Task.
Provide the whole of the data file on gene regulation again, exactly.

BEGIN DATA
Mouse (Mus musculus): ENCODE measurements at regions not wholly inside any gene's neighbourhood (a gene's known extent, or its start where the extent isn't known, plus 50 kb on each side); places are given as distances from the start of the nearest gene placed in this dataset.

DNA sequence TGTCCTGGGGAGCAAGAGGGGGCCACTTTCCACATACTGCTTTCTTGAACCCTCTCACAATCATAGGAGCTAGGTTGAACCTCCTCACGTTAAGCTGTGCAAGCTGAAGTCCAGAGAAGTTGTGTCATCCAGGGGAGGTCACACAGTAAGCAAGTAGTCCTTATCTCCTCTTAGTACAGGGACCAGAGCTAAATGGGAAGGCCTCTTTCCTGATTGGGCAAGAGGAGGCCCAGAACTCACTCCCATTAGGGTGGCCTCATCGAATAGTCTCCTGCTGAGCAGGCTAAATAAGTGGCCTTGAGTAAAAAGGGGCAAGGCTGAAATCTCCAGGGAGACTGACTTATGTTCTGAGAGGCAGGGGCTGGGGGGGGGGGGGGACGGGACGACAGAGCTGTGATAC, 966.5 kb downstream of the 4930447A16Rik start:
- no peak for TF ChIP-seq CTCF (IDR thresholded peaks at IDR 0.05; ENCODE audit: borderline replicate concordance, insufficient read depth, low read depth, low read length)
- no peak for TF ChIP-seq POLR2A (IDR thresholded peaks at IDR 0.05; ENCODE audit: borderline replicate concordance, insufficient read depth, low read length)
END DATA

Mouse (Mus musculus): ENCODE measurements at regions not wholly inside any gene's neighbourhood (a gene's known extent, or its start where the extent isn't known, plus 50 kb on each side); places are given as distances from the start of the nearest gene placed in this dataset.

DNA sequence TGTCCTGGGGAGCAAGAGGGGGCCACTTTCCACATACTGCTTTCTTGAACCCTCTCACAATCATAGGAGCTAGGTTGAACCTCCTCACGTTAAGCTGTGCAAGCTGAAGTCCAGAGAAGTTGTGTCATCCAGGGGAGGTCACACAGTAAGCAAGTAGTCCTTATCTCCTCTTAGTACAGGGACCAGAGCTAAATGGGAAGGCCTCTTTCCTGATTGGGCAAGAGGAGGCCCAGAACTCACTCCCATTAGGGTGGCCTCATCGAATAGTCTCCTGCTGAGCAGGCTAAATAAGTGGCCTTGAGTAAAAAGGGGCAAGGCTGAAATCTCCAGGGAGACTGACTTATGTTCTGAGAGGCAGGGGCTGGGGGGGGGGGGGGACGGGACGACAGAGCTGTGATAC, 966.5 kb downstream of the 4930447A16Rik start:
- no peak for TF ChIP-seq CTCF (IDR thresholded peaks at IDR 0.05; ENCODE audit: borderline replicate concordance, insufficient read depth, low read depth, low read length)
- no peak for TF ChIP-seq POLR2A (IDR thresholded peaks at IDR 0.05; ENCODE audit: borderline replicate concordance, insufficient read depth, low read length)